The Walled City of Toledo

Toledo’s walls have had many iterations but have been around since Roman times. In 674 A.D a Visigoth king Wamba rebuilt them once more but the ones we are left with today are largely from the period of Arab rule (although some remains of the Roman walls are still around). After reconquering the city from the Moors in 1085, Alfonso VI finished off the walls to sure up the city’s defences. As you can see, one of the functions of the wall is protecting the city’s weak underbelly where the Tagus doesn’t provide a natural defence.

But that isn’t the wall’s only function. Through the system of gates and bridges the entry of people in and out of the city was controlled, ensuring that incoming people paid the correct taxes, known as a portazgo. Therefore, another function was tax collection.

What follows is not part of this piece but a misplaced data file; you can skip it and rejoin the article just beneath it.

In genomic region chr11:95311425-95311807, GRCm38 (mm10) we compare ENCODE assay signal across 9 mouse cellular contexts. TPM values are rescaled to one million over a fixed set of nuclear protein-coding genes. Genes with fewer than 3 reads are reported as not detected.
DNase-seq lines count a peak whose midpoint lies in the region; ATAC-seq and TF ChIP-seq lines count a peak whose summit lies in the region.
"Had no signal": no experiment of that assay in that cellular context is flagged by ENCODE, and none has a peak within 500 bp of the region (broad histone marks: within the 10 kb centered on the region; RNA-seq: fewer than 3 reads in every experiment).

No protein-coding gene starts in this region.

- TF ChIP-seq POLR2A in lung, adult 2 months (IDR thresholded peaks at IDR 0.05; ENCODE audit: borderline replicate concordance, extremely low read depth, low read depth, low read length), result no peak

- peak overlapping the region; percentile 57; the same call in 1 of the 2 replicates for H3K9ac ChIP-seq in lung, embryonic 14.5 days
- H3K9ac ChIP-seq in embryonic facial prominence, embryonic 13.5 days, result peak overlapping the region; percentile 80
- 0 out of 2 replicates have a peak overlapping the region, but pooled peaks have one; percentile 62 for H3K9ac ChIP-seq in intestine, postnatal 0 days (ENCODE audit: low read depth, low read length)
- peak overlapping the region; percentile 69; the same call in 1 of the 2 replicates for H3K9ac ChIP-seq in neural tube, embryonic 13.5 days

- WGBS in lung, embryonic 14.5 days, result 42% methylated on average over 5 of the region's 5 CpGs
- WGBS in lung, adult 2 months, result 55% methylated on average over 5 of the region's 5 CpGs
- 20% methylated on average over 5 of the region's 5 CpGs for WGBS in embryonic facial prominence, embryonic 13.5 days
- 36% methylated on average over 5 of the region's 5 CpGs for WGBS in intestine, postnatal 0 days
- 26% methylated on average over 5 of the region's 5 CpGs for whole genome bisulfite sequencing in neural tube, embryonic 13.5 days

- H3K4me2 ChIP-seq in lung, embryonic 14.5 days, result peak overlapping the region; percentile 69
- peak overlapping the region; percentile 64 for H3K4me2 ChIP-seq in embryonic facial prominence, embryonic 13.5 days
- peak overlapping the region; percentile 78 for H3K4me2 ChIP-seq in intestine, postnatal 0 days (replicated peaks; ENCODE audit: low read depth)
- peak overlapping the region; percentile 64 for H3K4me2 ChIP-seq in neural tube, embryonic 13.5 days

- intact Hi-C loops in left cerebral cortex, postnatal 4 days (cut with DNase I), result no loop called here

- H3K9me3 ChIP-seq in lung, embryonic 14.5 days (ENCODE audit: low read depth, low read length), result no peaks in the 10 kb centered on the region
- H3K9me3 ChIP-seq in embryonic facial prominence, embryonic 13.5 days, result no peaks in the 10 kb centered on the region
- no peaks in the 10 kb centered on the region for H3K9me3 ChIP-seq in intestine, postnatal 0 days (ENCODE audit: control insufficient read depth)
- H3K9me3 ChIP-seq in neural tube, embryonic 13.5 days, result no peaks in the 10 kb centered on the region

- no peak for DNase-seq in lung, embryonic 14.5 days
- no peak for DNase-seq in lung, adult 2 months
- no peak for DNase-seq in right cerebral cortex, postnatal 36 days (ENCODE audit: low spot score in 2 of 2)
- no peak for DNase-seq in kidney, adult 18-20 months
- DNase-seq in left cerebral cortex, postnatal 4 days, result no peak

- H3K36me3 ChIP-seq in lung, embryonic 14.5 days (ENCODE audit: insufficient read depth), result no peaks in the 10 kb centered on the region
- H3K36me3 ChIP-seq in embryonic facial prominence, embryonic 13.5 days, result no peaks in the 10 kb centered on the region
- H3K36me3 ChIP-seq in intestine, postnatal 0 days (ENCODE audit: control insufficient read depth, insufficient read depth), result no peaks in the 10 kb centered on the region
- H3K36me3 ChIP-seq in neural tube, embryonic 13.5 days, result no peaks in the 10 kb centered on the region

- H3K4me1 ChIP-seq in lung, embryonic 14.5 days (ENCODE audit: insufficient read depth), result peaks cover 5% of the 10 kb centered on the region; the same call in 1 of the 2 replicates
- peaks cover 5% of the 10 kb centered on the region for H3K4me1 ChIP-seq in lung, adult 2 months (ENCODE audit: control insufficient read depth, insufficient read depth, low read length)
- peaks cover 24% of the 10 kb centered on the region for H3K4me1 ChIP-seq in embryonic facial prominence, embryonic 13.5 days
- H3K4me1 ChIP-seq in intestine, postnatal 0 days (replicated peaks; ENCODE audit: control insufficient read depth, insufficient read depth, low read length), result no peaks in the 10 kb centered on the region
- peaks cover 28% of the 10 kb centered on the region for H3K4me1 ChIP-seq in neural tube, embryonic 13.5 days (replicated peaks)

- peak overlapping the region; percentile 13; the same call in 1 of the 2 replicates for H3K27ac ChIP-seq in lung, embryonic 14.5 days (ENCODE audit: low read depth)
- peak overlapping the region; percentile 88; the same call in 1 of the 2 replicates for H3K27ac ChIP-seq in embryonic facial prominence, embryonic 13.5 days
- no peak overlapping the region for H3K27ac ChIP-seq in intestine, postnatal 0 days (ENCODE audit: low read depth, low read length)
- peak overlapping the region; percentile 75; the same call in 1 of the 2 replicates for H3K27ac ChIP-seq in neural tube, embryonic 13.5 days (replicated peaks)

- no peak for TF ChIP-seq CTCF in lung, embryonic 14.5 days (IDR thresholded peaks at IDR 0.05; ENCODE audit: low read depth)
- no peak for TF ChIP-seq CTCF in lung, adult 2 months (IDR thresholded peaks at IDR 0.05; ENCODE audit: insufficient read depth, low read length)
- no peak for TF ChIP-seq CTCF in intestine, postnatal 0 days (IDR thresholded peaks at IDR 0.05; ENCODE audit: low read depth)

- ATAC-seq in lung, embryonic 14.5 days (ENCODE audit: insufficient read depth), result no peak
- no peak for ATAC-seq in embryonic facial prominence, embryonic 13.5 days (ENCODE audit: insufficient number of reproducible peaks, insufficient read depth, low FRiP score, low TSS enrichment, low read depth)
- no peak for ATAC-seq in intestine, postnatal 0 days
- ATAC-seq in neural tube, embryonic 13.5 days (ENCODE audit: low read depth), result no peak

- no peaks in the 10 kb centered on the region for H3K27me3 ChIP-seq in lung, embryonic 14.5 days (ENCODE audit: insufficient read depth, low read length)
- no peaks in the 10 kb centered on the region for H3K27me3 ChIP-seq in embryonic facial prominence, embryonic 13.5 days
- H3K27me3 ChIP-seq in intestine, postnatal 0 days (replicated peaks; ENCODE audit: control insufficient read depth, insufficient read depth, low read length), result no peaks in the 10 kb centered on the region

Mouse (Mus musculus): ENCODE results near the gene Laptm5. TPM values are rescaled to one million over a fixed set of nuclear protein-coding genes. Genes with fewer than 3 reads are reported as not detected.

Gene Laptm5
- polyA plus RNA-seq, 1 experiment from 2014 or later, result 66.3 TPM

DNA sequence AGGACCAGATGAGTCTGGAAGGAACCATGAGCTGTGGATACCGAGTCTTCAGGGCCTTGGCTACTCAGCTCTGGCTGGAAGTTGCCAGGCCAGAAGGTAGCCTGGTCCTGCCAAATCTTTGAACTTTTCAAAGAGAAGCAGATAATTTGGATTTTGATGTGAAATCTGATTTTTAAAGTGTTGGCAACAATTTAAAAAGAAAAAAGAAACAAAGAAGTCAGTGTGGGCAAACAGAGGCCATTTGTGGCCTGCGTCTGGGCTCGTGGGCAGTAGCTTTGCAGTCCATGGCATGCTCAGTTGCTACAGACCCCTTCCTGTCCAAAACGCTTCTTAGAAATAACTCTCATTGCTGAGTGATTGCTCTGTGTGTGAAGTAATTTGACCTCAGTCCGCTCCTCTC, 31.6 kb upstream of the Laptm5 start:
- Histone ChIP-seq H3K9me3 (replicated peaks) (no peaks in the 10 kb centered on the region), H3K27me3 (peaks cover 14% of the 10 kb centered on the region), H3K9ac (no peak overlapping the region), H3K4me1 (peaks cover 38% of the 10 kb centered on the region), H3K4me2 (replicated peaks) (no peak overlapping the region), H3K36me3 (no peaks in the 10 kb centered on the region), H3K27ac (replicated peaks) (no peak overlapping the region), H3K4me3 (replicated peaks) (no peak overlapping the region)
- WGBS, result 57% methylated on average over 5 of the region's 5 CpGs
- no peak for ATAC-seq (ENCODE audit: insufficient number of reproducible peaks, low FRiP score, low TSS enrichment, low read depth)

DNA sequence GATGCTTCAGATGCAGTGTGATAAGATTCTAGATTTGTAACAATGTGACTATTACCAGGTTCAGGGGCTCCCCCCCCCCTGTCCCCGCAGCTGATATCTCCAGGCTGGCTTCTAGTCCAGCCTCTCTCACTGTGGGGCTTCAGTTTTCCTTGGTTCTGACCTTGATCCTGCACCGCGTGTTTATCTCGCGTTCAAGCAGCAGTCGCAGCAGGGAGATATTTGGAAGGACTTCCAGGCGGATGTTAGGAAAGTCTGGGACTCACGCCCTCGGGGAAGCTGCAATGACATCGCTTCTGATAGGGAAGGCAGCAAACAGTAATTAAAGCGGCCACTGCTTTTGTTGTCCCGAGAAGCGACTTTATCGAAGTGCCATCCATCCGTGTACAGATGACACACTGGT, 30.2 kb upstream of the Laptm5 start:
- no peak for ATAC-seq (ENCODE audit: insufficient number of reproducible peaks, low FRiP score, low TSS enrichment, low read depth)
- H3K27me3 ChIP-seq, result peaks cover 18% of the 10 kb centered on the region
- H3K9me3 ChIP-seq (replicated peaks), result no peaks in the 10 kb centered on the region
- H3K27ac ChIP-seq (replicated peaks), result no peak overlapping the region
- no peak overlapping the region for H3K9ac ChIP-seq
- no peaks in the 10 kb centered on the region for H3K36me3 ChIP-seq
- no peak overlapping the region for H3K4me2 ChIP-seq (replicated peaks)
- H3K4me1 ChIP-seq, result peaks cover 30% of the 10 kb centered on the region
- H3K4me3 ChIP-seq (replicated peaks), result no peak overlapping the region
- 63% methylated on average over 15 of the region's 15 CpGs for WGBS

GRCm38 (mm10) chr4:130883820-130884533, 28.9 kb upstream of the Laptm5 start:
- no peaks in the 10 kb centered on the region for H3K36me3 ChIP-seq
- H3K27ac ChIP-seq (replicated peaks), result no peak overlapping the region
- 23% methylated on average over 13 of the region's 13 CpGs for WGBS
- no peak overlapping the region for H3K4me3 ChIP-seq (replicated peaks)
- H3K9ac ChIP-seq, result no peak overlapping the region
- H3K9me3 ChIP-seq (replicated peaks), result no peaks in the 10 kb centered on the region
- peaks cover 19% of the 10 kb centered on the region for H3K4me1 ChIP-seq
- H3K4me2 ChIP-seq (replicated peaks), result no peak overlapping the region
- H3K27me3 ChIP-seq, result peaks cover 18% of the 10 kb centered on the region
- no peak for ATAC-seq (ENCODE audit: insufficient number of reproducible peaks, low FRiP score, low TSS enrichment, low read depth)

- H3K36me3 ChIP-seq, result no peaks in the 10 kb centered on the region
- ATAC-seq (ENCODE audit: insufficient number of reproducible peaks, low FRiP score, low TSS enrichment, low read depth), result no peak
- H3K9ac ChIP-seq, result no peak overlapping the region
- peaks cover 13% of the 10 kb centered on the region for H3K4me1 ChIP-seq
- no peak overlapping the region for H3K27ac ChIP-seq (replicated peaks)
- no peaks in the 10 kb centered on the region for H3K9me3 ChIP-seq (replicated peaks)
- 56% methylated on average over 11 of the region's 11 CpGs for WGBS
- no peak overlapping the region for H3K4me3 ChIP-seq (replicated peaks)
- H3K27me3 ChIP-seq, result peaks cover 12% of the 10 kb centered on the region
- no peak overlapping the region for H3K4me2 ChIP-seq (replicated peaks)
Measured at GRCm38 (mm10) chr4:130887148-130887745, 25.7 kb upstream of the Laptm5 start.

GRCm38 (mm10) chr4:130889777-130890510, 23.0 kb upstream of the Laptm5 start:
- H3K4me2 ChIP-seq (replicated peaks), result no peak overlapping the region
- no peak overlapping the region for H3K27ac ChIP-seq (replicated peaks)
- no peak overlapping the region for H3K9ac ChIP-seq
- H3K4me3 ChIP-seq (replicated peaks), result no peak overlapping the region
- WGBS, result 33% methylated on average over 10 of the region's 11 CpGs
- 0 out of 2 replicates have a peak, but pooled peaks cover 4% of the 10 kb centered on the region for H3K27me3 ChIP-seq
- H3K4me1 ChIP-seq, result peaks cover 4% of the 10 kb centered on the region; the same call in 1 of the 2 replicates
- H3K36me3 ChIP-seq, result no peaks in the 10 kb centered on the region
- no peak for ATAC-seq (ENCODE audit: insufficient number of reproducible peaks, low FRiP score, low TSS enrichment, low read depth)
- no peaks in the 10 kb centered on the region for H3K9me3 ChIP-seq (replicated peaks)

Last but not least the walls have a third function – stopping the spread of disease during epidemics such as the plague. At the highest point of the Puerta de Bisagra, one of the gates into the city, is a sculpture of an angel: a guardian angel. Legend has it that one day the plague wanted to enter the city but the guardian angel sat upon the gate held it back with its sword. The plague said “God has given me permission to kill seven people” so the angel let the plague come in.

During the plague seven thousand Toledanos died.

When the plague headed out the city through the same gate, the angel reproached the plague: “You said to me you’d only kill seven people and you ended up killing seven thousand”, to which the plague responded:

“I only killed seven people, panic killed the rest”.

Toledo’s walls not only defended the city but also served as a means of tax collection